DNA can signal the presence of or predisposition to a slew of diseases, including cancer. The ability to flag down these clues, known as biomarkers, allows medical professionals to make critical early diagnoses and provide personalized treatments. The typical methods of screening can be laborious, expensive or limited in what they can uncover. A new biosensor chip that boasts an accurate and inexpensive design may increase accessibility to high-quality diagnostics.
The biosensor, developed by researchers at the National Institute of Standards and Technology (NIST), Brown University and the French government-funded research institute CEA-Leti, identifies biomarkers by measuring how binding occurs between DNA strands and the device. What sets it apart from other similar sensors is its modular design, which lowers costs by making it easier to mass produce and allowing the most expensive components to be reused.
In a paper from the latest IEEE International Electron Devices Meeting just posted online, the researchers presented the results of a study that demonstrates the device’s high sensitivity and precision despite its modularity, which is typically associated with diminished performance.
Like other DNA biosensors, the device takes advantage of the fact that a single DNA strand, when not paired with another within the familiar double helix, is primed for chemical bonding. Part of the device is coated with single strands of DNA. When these “probes” encounter DNA biomarkers that have a corresponding, or complementary, genetic sequence, the two strands bind, sending a signal that is picked up by the device.
“To make the measurement, we need two DNA molecules. We place one strand on our sensor that is complementary to the target DNA, that’s the proverbial needle in the haystack,” said NIST researcher Arvind Balijepalli, a co-author of the new study.
When a strand of target DNA binds to a probe, it induces a voltage shift that a semiconductor device, called a field-effect transistor (FET), can measure. These voltage shifts can occur hundreds of times a second as the molecules pop on and off the sensor.
Because of its high time resolution, this approach can tell you not only whether a DNA strand is bound to a probe, but how long it takes to connect and disconnect — a factor called binding kinetics that is key for discerning different markers that may bind to the same test to varying degrees.
And with this method, you don’t need much space to measure a lot.
“This is a very scalable technique. In principle, we can have hundreds if not thousands of sensors in an area of one square millimeter integrated into a device the size of a smartphone, which is much less cumbersome than some of the technology currently used in the clinic,” Balijepalli said.
FET-based methods have yet to hit the mainstream, however. A significant stumbling block is their single-use nature, which until now has seemed a necessity but increases their cost.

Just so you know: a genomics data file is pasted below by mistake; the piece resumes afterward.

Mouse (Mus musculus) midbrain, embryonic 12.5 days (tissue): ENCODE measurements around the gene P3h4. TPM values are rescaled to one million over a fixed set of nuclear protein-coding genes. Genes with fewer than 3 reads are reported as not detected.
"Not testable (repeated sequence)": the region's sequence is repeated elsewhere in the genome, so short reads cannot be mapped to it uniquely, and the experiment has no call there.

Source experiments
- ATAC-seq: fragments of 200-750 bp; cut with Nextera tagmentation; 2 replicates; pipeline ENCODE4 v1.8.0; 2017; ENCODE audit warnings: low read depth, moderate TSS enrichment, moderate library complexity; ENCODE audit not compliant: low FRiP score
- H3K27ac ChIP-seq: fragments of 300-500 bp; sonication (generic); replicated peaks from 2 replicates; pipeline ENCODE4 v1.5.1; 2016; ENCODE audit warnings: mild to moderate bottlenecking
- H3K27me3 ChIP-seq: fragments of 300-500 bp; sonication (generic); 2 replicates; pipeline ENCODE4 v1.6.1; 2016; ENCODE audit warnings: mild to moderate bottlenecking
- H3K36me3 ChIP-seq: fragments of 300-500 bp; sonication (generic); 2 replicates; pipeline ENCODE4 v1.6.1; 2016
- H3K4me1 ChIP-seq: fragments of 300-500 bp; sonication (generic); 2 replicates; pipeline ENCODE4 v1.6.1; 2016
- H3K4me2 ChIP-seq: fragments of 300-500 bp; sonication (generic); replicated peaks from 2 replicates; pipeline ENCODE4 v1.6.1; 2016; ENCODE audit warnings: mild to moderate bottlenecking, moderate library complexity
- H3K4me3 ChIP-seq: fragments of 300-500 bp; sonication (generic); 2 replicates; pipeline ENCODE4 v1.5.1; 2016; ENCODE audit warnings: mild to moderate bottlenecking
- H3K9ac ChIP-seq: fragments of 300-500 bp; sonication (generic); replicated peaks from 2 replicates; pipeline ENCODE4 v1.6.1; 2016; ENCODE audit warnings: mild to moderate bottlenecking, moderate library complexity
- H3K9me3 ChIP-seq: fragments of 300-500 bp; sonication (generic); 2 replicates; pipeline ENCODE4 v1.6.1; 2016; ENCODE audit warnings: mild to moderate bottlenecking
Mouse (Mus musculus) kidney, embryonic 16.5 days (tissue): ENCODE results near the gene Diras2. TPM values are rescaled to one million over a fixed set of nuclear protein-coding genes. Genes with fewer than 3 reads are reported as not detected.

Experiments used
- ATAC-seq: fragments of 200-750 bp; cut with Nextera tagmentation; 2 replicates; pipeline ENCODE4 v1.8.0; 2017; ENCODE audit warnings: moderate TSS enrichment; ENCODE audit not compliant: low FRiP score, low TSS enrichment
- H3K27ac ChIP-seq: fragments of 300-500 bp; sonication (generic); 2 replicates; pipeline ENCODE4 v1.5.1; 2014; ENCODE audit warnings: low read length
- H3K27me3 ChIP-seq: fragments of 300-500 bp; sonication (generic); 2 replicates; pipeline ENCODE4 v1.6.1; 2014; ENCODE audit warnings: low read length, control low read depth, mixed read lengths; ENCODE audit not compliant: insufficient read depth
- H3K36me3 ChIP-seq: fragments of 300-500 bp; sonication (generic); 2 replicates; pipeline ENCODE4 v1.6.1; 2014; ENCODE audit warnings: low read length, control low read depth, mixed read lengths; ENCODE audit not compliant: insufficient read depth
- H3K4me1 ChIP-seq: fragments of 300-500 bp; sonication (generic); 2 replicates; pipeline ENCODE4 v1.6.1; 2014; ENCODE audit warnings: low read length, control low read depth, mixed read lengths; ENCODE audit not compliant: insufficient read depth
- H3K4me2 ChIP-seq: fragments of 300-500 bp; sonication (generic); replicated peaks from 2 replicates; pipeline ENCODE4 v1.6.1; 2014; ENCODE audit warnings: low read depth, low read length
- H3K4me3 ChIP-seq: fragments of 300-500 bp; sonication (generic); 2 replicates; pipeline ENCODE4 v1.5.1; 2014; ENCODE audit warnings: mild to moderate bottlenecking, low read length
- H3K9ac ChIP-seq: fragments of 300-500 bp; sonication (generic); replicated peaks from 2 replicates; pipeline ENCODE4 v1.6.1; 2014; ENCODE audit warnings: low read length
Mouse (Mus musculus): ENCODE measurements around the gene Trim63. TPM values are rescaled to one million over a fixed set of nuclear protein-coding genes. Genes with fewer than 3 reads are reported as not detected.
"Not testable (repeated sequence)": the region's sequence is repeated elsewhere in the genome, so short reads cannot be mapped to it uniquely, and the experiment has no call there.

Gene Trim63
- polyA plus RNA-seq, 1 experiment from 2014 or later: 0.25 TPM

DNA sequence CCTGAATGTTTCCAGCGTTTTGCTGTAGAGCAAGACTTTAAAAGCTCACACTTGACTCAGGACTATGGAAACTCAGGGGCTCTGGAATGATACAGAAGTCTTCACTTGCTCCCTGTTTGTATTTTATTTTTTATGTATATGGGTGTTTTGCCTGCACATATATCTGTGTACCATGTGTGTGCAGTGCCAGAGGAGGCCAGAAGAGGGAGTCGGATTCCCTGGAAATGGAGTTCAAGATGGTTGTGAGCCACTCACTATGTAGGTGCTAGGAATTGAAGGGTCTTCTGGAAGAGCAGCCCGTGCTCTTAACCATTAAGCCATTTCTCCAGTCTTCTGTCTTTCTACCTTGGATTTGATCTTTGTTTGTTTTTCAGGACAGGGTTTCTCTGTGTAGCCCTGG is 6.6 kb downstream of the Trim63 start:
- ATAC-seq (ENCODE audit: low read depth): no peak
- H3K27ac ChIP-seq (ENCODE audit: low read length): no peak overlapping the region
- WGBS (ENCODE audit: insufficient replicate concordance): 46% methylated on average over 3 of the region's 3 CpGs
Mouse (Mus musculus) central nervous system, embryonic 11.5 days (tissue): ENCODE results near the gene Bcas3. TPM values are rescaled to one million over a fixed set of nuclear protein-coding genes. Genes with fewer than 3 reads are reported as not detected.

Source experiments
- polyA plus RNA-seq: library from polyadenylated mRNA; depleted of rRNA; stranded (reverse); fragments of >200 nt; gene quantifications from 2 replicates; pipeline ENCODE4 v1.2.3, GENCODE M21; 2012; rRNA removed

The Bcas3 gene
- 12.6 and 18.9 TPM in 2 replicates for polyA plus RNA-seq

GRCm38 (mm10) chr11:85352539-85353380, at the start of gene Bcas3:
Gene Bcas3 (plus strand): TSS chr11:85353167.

Similar to how your radio becomes increasingly noisy as you drive away from a radio station, electrical signals also get noisier the longer they have to travel within electronics. The unwanted random noise picked up along the way makes the signal harder to measure.
To limit noise, DNA probes in FET-based sensors are normally attached to the transistor directly, which converts the signal into readable data. The drawback is that the probes are spent after being exposed to a sample, and thus the whole device is as well.
In the new study, Balijepalli and his colleagues increased the distance between the probes and the transistor so that the more expensive elements of the circuitry could be reused. The upfront penalty was that the distance could increase the amount of noise; however, there was much to be gained from the design choice, even beyond the cost savings.
“If the reader is reusable, we can build more sophisticated technology into it and get higher precision out of the readings, and it can interface with the inexpensive and disposable sensing element,” Balijepalli said.
Because they anticipated that the modular design would decrease the biosensor’s sensitivity, the researchers took a page out of the Internet of Things (IoT) playbook, which accommodates the losses associated with wireless devices. The NIST authors paired their circuitry with a specific type of extremely low-power FET developed at CEA-LETI that is used in smartwatches, personal assistants and other devices to amplify signals and compensate for the lost sensitivity.
To test the performance of their device, they placed it in liquid samples containing DNA strands associated with exposure to harmful ionizing radiation. Complementary DNA probes adorned electrodes wired to the FET. Across several samples, they varied the amount of target DNA.
The researchers found that the binding kinetics were sensitive enough to make accurate measurements even at low concentrations. Overall, the performance of the modular design matched that of integrated, nonmodular FET-based biosensors.
The next step in their research is to find out if their sensor can perform similarly with varying DNA sequences caused by mutations. Since many diseases are caused by or associated with mutated DNA, this capability is essential for clinical diagnostics.
Other studies may evaluate the sensor’s ability to detect genetic material associated with viruses, such as COVID-19, that could hint at infection.
In the meantime, the new technology could represent a viable foundation to build upon.
“There’s an opportunity to develop more sophisticated modular sensors that are much more accessible without sacrificing high quality measurements,” Balijepalli said.
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